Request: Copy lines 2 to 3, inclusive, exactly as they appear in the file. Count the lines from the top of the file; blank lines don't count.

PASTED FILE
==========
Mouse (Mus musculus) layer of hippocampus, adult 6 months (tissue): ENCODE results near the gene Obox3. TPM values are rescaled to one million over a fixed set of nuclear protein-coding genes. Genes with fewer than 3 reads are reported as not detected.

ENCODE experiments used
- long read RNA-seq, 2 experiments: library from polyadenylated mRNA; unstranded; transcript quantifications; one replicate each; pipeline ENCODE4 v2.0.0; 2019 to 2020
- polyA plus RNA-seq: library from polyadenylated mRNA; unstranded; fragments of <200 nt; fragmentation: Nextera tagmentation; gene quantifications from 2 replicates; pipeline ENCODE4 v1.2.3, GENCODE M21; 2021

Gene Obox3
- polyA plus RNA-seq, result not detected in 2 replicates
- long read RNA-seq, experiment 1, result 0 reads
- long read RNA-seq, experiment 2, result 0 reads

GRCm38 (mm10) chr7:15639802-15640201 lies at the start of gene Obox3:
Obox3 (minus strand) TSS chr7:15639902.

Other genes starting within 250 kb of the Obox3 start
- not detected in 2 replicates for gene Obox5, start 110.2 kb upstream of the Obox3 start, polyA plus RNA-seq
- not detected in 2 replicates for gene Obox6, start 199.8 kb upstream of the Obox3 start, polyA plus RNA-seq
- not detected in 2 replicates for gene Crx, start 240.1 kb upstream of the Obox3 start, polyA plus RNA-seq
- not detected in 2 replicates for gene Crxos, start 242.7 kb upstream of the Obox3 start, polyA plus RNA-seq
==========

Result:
ENCODE experiments used
- long read RNA-seq, 2 experiments: library from polyadenylated mRNA; unstranded; transcript quantifications; one replicate each; pipeline ENCODE4 v2.0.0; 2019 to 2020